Shugart, Engle and Gilbert's Complete Watches book
These are the "problems" that I know of in the book
Complete Price Guide To Watches
by Cooksey Shugart, Tom Engle and
Richard E Gilbert the 1999 Edition, here after referred to as
Actually, I am not certain that these are all really problems,
they may simply be things that I don't understand. If anyone can
clarify this stuff, I would be grateful. Also, this list is not
complete, I know that I've noticed other minor stuff before I
started writing up this list.
While I list a large number of problems, I still think that this book
is an invaluable source of information. I can find problems with the
Elgin section of the book, but this is one of the first books I turn to
when looking for information about watches in other areas.
Starting on page 16 and going for about 10 pages, there is a lot
of information about Railroad watches. Unfortunately, much of it
is either incomplete, inaccurate or misleading. Worse, the
information in this book is so widely used, that what most
dealers and collectors consider a "railroad" watch is based more
on this book than on reality.
An example of just one of the many inconsistencies is on page 19
where there is the claim that "By the mid 1890s hunter cases were
being turned down as well as pendant set. Watches meeting
approval then include Waltham, 18s, 1892 model; Elgin 7th model;
and Hamilton, 17j, open face, lever set." Unfortunately, Elgin's
7th model 18s watch wasn't introduced until almost 1900.
To counter the incorrect impressions by reading the "Complete
Watches" book, Kent Singer, one of the foremost experts on
Railroad watches has written an article entitled
Just What Is A Railroad Watch?.
This article covers American Railroad standards from around 1850
until 1960 and spells such myths as Railroad watches couldn't be
hunter case watches or pendant set.
- The first Father Time is said to be 2,300,001, but I don't think it
was anywhere near that early. In that serial number would date to
ca 1886, however the Elgin 1896 Material Catalog makes no mention of
the Father Time name, and the 1904 Material Catalog makes references
to only grades that were produced after 1895. It is likely that
those grades didn't originally care the Father Time name, and the
first Father Times were produced between 1896 and 1904.
- The first 16s double roller is said to be a G=156 SN10,249,901,
however the 1950 Material Catalog says that the 16s G=162 SN8497301
has a double roller.
- The serial numbers and production date table looks "wrong".
- It starts with "1867 -- 10,000". Does this mean that there were
10,000 watches produced by the *end* of 1867? If so, then most of
the rest of the list is "off by one" year compared to most of the
other lists I've seen.
- The jump in production from "1870 -- 50,001" to "1871 -- 185,001"
doesn't make much sense. This would mean that Elgin produced more
than three times as many watches in one year as they had in the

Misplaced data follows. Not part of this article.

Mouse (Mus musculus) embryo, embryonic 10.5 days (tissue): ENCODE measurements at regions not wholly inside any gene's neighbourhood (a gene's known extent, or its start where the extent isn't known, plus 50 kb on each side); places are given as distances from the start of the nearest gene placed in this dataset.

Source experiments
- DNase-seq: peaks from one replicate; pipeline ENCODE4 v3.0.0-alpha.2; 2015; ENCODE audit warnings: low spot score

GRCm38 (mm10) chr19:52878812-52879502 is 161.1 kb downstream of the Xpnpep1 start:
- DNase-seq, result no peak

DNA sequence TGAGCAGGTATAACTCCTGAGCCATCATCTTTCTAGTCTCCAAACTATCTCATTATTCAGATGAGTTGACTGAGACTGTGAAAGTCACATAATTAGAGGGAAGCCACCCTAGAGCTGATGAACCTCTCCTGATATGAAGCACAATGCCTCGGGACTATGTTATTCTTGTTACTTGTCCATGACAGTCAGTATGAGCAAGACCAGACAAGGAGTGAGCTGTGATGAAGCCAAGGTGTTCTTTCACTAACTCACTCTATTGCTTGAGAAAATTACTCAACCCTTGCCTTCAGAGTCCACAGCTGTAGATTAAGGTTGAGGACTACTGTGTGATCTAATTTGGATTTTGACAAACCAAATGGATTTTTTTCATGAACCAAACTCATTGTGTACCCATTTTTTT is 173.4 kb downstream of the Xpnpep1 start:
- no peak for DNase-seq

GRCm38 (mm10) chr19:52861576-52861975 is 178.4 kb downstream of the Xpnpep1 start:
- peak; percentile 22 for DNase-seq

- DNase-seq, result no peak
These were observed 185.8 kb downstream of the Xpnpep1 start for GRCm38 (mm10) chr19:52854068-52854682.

previous 4 years combined. Then in 1872, Shugart's says they
produced only 16,000, almost a factor of 10 few watches produced
- In 1874, Elgin changed their name from the "National Watch
Company" to the "Elgin National Watch Company", at which point
they changed how they labelled their dials. The highest watch
that I've seen with a National dial is SN266233, which leads me to
believe that the 1875 production figure should be somewhere around
300,000 not 430,000 as listed in Shugart's.
- There are several other lists of production figures that I've seen
for Elgin and while none of them agree 100%, they seem to be much
more consistent than Shugart's.
Shugart's claim that the "C,E,T & Y" serial number prefix should
be considered in the 42,000,000 range seems wrong. This doesn't
match the order listed in Elgin's serial number book, but it does
give "believable" production totals. Right before WWII, Elgin was
making very few watches, but as soon as the war started, Elgin
started producing lots of watches for the military. They also
produced special timers, aircraft/tank clocks, and timed bomb
- At the bottom of the page, there is a note that says the G=571 was
introduced in 1950. However, there are runs of G=571 going back to
the 'U' letter series of 1946. Either the G=571 was introduced
earlier, or the serial number letters are off by a long ways.
- The first 6s watch is said to be 570,001, but that is a 18s G=82.
My records say the first SN is 510,001 G=64
- There is no mention of the nameless 20j grade 149 and 150 watches.
- There are listings for Father Time watches with only 17 jewels,
both in open face and hunter case variations. I strongly suspect that
no such watches exist or, if they do, they are very rare.
- There is a listing for Father Time watches with 20 jewels, both in
open face and hunter case variations. While I think these are more
likely to exist than the 17j Father Times, I also suspect that no such